Holby City star’s daughter ‘filmed dying at Bestival’
She was dead the second the father allowed a black near his daughter
A man who gave his girlfriend drugs at a music festival filmed her and branded her a “drama queen” as she lay dying, a court has heard.
Louella Fletcher-Michie, 24, the daughter of Holby City actor John Michie, was found dead in woods on the Bestival site in Dorset in 2017.
Boyfriend Ceon Broughton, 29, failed to seek help because he feared breaching a suspended jail sentence, jurors heard.
He denies manslaughter and supplying drugs.
William Mousley QC, prosecuting at Winchester Crown Court, said the defendant had given his girlfriend the Class A drug 2CP while they attended the event in the grounds of Lulworth Castle in September 2017.
“He did not intend to cause her harm and Louella willingly took that which she was given, but it had a terrible effect,” he said.
Ms Fletcher-Michie died after a “significant period of suffering”, he said, and Mr Broughton had continued filming “when she was disturbed, agitated, and then seriously ill” over several hours.
“He even did so, the prosecution suggest, after she was apparently dead,” Mr Mousley said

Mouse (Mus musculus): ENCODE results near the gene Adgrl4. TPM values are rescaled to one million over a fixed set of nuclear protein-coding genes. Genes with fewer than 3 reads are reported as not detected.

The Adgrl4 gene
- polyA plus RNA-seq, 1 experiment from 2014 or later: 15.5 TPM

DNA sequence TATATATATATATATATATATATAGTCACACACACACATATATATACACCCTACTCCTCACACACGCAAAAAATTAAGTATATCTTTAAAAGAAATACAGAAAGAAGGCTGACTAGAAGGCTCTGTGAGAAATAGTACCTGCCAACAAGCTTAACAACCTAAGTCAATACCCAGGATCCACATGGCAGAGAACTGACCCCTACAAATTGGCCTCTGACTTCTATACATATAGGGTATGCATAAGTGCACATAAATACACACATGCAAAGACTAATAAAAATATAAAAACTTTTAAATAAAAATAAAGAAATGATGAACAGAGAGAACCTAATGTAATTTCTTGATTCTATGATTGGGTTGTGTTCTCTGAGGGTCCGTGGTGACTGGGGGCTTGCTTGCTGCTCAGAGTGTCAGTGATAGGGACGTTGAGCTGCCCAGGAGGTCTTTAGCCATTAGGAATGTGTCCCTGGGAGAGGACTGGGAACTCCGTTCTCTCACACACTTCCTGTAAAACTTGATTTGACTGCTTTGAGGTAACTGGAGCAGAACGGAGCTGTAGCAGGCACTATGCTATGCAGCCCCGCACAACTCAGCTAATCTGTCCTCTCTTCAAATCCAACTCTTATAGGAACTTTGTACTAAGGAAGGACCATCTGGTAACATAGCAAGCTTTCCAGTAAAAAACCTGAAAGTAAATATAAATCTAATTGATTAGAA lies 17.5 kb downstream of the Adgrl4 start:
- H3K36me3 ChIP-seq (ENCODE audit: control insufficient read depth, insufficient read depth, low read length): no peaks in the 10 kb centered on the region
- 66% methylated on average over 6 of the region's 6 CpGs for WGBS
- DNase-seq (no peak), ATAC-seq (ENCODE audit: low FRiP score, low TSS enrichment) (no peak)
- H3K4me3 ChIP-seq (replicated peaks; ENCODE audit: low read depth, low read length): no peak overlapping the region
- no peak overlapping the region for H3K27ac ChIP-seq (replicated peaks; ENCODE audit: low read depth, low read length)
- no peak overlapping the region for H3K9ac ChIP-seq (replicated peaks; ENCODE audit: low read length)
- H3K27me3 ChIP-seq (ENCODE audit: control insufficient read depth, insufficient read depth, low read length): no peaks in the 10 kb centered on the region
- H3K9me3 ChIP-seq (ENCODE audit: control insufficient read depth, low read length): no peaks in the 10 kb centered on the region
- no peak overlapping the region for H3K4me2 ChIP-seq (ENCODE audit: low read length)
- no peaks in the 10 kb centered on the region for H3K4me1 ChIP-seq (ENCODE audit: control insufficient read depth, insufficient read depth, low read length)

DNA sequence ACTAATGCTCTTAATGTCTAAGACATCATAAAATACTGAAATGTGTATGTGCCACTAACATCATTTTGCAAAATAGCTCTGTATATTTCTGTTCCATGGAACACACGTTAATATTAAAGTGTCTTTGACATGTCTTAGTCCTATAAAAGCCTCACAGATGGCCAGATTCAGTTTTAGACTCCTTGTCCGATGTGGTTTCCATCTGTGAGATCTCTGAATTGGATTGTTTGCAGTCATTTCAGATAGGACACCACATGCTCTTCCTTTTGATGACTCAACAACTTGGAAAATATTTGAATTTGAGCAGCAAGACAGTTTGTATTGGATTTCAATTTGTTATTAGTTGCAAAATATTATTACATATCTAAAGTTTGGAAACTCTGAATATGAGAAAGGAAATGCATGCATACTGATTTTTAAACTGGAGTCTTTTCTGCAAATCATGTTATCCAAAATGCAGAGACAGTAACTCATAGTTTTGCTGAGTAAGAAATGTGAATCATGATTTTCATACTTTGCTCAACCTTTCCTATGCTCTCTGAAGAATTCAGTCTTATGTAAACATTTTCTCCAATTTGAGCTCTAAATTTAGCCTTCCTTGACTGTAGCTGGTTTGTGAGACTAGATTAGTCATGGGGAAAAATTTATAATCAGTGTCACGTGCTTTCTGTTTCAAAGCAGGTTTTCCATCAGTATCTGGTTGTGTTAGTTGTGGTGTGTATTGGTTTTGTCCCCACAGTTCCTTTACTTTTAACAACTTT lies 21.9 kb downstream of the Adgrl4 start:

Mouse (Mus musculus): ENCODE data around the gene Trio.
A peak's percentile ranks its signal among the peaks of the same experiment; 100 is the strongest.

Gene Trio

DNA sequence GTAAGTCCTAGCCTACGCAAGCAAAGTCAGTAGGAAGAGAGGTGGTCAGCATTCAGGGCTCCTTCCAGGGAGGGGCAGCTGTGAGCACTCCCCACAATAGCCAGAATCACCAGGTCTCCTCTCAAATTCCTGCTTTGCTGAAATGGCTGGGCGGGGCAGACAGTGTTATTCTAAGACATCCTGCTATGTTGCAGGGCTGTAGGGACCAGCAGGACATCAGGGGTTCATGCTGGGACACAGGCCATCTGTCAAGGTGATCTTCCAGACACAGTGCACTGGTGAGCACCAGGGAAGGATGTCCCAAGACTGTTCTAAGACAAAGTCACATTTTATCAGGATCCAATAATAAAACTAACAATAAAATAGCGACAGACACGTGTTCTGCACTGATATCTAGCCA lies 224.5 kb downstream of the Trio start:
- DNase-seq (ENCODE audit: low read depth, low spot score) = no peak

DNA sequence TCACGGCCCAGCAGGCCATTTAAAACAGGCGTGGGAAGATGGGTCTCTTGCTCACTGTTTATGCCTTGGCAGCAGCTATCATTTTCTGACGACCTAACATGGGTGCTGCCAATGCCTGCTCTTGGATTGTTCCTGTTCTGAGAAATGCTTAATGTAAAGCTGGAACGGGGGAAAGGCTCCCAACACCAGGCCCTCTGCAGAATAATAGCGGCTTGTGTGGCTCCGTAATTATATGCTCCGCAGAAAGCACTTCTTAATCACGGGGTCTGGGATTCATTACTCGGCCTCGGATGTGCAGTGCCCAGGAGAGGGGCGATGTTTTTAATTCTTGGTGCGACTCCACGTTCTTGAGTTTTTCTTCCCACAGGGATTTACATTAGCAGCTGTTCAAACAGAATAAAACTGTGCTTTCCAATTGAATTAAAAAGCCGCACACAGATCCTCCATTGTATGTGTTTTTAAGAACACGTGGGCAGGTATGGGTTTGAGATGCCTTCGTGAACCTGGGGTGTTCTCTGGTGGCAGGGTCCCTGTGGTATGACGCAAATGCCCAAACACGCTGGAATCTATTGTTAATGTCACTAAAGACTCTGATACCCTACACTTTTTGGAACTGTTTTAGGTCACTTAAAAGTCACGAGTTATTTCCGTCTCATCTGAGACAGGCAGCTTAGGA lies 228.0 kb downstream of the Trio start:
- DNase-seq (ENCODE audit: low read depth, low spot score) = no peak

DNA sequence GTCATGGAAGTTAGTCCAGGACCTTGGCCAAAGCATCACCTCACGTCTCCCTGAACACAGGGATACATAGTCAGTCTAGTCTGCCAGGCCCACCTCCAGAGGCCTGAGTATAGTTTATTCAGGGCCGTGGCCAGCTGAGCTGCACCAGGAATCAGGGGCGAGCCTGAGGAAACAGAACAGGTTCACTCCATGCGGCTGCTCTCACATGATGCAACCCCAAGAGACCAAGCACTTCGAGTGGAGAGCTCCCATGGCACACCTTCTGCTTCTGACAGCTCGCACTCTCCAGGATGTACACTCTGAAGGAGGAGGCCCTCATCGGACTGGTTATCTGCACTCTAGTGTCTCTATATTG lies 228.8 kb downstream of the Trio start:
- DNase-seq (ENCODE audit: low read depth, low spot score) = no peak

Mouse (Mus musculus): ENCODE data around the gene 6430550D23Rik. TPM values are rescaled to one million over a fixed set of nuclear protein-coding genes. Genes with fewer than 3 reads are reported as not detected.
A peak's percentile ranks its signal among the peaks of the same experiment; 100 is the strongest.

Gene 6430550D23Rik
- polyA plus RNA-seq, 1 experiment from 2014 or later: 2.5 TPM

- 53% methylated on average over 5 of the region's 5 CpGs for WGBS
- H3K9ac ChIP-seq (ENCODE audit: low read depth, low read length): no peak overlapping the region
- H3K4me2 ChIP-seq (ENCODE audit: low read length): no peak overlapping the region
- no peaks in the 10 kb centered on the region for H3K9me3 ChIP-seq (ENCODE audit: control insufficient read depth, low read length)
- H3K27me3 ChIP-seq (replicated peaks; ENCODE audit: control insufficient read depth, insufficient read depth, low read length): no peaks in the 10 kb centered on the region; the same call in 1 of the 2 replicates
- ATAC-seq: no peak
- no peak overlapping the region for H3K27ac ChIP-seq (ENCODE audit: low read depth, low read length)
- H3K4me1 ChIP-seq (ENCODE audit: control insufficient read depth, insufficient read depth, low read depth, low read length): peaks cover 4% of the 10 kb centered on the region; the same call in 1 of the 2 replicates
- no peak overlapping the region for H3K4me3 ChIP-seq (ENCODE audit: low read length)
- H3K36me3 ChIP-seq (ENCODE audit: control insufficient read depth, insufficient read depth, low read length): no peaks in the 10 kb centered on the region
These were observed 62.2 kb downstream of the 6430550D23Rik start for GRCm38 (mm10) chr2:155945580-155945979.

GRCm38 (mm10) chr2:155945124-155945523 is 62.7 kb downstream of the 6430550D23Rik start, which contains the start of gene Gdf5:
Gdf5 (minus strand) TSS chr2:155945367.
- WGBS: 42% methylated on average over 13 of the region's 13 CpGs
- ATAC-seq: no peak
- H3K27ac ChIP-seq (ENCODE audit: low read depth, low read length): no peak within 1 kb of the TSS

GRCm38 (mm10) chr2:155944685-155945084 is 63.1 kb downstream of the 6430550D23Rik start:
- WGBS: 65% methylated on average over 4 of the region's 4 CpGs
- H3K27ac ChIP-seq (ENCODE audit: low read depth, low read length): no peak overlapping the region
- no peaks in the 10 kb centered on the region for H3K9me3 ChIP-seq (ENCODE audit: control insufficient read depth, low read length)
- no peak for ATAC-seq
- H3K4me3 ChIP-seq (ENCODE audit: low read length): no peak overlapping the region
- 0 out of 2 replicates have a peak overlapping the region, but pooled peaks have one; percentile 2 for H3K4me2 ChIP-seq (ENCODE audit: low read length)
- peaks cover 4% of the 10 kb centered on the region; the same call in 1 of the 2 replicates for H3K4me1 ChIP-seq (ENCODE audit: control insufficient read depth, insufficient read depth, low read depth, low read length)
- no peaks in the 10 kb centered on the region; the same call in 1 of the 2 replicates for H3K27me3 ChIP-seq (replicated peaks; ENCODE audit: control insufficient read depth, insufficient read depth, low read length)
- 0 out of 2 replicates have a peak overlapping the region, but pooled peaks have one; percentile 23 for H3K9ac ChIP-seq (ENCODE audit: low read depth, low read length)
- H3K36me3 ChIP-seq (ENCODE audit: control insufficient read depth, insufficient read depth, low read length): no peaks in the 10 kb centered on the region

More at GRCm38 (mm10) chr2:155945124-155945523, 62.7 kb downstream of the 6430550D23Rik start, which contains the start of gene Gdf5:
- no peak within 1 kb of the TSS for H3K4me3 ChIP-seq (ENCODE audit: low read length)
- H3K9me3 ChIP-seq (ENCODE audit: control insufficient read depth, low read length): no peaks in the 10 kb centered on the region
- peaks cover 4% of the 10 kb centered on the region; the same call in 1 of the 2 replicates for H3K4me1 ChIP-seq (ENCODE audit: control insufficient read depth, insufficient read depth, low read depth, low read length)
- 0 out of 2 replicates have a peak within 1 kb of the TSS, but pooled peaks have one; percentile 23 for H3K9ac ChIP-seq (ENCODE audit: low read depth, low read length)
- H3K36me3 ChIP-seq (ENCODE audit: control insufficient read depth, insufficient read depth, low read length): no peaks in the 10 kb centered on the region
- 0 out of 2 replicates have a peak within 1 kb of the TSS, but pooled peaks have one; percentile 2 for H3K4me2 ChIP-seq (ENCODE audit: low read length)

In video clips shown to the court, Ms Fletcher-Michie repeatedly shouts at Mr Broughton to telephone her mother but he tells her to “put your phone away”.
Carol Fletcher-Michie eventually spoke to her daughter at 18:48 BST, growing concerned when she “could hear her screeching”.
Her parents were so worried they set off for the festival, repeatedly messaging and calling Mr Broughton, the prosecutor told the jury.
Sam, her brother, also contacted Mr Broughton and urged him to seek medical help.
However, Mr Broughton replied, saying “call back in an hour” and referred to Louella as a “drama queen”, jurors heard.
The court was told Mr Broughton was handed a 24-week prison sentence, suspended for one year, a month before Ms Fletcher-Michie’s death.
“His failure to get her treatment which may well have saved her life was borne of selfishness and in self-preservation,” Mr Mousley said.
“Because to have done otherwise, to have acted positively, he knew would have exposed him to the possibility of arrest and prosecution for a criminal offence punishable with imprisonment.”
“Failure to act was a substantial cause of her death,” he added.